2) cannot tell right from wrong (not in all cases).

Therefore, a critical key to studying schizophrenia acute and chronic psychosis (and other mental health issue psychosis) is to understand what the IMS is, and what activates, deactivates, and reactivates it.

David Albert Newman, CGA, CIA, ACCA (UK), B. Comm. (Hons.) with Distinction
"Anything is possible if we let our mind wander away from standardization towards creativity."
φ = π - 2^2/φ^2 + e


Is hoarding a mental illness?

Photograph by Global, Global

The Vancouver Sun recently published an article, Doctors debate whether hoarding a real mental illness, examining how hoarding is similar, an yet, different to mental illnesses such as obsessive compulsive disorder.

Do you think hoarding should be classified as a mental illness?


My visit to Hiawatha First Nation

One of the 2010 Faces of mental illness, Jennifer Ashawasegai, discusses her recent visit to Hiawatha First Nation where she spoke about her experiences living with bipolar disorder.

Hiawatha First Nation is a beautiful community on the north shore of Rice Lake.

I was invited by the Community Health Nurse, Martha Calback-Ladouceur to speak about my experiences living with bipolar disorder.

I was very nervous, since in addition to living with bipolar disorder, I also experience extreme social anxiety at times. The talk in late July was also the first time I spoke publicly to any group.

A handful of community members showed up for the 'lunch and learning' session. It was a very informal setting and held outdoors, which was a real plus for me, and helped alleviate some of my anxiety.

The group was curious and respectful, and one woman came out and told the group she also lived with bipolar disorder. She was diagnosed more than a year ago. Another community member talked about a niece and a nephew who have bipolar disorder.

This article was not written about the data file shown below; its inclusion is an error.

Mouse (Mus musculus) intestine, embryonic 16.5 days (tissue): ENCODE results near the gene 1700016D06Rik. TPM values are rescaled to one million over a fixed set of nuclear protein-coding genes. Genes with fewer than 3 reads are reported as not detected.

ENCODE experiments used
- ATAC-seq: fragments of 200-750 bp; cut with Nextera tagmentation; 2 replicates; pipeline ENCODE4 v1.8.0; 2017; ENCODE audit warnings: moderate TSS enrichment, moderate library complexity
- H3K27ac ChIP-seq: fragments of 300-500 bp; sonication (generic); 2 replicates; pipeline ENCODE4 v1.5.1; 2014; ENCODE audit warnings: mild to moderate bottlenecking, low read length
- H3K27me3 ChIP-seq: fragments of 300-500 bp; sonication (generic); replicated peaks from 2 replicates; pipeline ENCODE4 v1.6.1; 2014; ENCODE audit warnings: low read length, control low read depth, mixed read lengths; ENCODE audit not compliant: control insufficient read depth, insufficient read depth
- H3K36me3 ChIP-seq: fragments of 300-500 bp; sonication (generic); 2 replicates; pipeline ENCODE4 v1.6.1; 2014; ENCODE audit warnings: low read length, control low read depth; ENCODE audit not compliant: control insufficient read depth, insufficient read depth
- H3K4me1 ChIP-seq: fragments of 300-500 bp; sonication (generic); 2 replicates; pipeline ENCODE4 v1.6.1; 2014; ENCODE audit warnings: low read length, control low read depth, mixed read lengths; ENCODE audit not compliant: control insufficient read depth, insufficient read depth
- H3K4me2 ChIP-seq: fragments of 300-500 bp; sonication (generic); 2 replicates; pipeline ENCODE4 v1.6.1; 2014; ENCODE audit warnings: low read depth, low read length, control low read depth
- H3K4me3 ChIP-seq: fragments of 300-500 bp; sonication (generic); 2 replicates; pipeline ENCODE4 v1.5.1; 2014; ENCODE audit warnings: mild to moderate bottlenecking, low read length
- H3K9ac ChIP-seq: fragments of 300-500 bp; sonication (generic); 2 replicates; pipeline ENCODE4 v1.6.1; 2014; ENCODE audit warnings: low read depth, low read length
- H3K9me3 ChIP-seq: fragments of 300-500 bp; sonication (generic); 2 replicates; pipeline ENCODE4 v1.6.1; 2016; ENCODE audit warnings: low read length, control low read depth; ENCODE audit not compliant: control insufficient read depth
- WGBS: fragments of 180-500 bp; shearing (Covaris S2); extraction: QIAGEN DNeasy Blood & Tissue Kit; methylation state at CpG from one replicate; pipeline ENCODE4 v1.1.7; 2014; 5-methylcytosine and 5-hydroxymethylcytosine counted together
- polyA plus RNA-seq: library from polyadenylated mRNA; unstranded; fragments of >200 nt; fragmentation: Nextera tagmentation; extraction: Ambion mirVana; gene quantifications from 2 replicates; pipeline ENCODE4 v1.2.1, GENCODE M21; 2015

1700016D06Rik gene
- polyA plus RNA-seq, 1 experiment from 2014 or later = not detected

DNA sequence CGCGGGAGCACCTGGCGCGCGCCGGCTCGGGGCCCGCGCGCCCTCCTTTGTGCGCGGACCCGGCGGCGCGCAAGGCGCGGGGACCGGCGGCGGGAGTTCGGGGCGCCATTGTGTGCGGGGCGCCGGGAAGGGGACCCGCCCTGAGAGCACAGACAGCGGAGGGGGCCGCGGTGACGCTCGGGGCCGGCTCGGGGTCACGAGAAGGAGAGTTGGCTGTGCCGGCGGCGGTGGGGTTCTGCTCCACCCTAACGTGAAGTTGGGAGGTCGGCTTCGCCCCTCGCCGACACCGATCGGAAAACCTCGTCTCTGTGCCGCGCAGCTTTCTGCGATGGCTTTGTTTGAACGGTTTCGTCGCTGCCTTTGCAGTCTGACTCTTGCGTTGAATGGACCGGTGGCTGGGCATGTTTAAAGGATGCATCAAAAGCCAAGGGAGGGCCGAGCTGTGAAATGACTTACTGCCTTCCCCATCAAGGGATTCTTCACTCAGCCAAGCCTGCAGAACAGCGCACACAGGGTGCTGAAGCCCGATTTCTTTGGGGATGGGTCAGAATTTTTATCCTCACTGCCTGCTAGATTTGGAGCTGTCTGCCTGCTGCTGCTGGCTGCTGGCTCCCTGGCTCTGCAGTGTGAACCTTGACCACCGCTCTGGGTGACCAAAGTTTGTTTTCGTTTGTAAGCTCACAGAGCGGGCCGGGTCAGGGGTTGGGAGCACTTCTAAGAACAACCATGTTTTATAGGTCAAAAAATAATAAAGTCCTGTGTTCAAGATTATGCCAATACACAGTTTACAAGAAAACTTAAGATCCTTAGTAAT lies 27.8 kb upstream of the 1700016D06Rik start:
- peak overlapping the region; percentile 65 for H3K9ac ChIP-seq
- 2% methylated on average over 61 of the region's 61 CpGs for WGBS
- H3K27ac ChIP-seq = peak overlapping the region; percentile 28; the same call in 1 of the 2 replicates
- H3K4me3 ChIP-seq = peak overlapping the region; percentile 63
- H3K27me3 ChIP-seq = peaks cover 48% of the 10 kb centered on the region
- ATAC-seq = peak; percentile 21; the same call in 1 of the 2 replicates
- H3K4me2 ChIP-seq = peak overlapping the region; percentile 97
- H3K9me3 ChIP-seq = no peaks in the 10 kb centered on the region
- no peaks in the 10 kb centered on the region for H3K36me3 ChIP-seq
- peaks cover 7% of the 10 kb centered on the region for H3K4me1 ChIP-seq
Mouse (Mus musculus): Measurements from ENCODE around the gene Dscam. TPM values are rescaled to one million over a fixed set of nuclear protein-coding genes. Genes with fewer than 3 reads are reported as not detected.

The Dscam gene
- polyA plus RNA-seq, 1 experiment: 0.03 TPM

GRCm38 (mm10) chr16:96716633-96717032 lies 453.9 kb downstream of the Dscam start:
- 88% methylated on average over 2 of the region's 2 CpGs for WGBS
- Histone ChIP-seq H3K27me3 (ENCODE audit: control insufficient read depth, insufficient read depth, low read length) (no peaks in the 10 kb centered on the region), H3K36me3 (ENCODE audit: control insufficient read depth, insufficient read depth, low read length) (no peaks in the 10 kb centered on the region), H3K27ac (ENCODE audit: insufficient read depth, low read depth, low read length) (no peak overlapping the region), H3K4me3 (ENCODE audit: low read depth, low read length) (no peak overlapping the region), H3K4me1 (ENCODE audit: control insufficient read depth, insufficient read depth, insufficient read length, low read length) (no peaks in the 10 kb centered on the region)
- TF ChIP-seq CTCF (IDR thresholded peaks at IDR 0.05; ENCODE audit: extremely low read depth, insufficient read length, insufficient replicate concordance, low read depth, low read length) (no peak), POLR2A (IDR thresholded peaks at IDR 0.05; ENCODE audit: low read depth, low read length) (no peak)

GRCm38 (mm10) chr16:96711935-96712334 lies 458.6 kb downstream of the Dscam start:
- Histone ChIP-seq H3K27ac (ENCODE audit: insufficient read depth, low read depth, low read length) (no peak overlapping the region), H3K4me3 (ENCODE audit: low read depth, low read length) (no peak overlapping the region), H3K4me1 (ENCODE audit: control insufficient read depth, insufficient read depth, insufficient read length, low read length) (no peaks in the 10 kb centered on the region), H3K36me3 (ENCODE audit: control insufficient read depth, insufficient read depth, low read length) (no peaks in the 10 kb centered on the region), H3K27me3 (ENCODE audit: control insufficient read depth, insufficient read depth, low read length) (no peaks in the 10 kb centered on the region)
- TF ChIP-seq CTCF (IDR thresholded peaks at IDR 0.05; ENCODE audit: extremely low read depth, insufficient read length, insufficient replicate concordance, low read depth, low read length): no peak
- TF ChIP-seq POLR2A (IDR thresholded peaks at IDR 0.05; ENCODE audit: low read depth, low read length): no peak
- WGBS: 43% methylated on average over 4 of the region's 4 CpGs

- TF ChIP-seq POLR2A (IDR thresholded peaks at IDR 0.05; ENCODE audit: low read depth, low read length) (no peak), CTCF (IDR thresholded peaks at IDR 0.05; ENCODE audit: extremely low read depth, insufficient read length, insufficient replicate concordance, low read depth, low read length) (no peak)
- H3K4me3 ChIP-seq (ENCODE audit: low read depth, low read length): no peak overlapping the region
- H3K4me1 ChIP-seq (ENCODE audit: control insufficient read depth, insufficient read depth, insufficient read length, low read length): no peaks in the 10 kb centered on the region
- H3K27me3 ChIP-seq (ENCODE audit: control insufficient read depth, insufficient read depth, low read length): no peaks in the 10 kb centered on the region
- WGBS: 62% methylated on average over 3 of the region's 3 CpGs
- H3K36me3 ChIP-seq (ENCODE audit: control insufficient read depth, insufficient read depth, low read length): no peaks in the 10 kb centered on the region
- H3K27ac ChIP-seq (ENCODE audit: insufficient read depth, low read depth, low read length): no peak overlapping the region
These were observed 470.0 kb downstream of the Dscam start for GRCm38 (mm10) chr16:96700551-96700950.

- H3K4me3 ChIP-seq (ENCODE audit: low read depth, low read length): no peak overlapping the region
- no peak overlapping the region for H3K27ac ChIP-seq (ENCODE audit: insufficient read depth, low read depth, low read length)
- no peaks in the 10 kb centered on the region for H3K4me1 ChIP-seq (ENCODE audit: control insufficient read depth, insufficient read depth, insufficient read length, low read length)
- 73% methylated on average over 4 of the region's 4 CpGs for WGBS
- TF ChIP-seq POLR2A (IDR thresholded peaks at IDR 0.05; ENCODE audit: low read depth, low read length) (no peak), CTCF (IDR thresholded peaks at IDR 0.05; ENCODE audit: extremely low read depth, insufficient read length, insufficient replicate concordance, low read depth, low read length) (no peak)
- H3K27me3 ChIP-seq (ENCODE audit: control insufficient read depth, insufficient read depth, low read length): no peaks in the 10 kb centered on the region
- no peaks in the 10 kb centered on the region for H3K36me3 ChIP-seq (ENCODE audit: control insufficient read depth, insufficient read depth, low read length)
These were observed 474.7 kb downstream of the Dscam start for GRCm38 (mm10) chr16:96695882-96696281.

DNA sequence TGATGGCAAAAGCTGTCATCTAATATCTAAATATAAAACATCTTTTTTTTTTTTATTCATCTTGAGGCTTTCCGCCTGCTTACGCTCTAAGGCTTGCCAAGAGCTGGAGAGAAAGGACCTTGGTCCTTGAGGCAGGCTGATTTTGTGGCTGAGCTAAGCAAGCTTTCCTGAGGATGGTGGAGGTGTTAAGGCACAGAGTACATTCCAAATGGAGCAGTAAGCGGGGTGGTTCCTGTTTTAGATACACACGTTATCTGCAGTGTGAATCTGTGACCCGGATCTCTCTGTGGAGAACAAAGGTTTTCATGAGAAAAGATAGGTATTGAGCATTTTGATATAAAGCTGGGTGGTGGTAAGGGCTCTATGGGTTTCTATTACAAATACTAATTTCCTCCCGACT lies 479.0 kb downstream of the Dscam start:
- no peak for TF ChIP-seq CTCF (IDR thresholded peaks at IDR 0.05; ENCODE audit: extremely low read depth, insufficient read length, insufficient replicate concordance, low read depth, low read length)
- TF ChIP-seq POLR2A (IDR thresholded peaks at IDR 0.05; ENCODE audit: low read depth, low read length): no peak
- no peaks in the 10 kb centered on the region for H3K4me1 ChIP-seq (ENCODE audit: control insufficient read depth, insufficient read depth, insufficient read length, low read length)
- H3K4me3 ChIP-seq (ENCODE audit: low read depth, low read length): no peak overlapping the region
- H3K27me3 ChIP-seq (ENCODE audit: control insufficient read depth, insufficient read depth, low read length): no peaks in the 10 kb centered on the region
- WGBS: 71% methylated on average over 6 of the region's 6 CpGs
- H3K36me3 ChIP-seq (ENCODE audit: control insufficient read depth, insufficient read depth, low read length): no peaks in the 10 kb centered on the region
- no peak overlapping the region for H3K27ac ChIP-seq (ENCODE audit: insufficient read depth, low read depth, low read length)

We mostly focused on coping mechanisms. I learned quite some time ago how to live with my disorder, but sometimes I need a refresher, which is what I got out of the talk at Hiawatha First Nation, because we spoke about balance through food, sleep and exercise.

Those are the three important things I must always remember to do. That is to have proper sleep - and that's not always possible when I'm going through a hypo-mania, because I feel I need less sleep; a good diet - with not too much sugar because I can't handle the 'crash' from sugar; plus adequate exercise.

I've recently returned to the exercise part, and am feeling much better and feel like I am beginning to maintain a steady amount of energy. Exercise also helps to alleviate or stave off the dark beast that is depression.

I would like to say Chi-miigwetch (thank you) to the community of Hiawatha First Nation for inviting me, for the great food and for their respectful and honest discussion.

Now, it's off to the gym for me!!!! :)

By Jennifer Ashawasegai
Read Jennifer's blog


Strategies that lead to recovery

2010 Face of Mental Illness, Marie Asuncion, vlogs about her personal strategies for recovering from mental illness.

Watch Maire's Video

What are your strategies for working towards recovery and living successfully with mental illness?


Relaxation Techniques

When I first went to CMHA (Canadian Mental Health Association) Winnipeg nearing the end of 2005 and into 2006, I had returned to work at a restaurant (as a cook and a dishwasher) that I had worked at during my University years. This was quite depressing since I was highly educated but paid barely above minimum wage, and I could not make ends meet without using extensive amounts of credit cards.

Fortunately, I was enabled by my CMHA Winnipeg Rehabiliation and Recovery worker to successfully obtain employment with the Province of Manitoba as an Internal Auditor which soon led to a promotion two years later to Internal Audit Project Leader. What joy that was to obtain that job role!

But, along the way, I needed to learn relaxation techniques that I still use periodically when required. These were quite numerous that I learned from my worker and she indicated that the techniques should be thought of as part of my tool kit.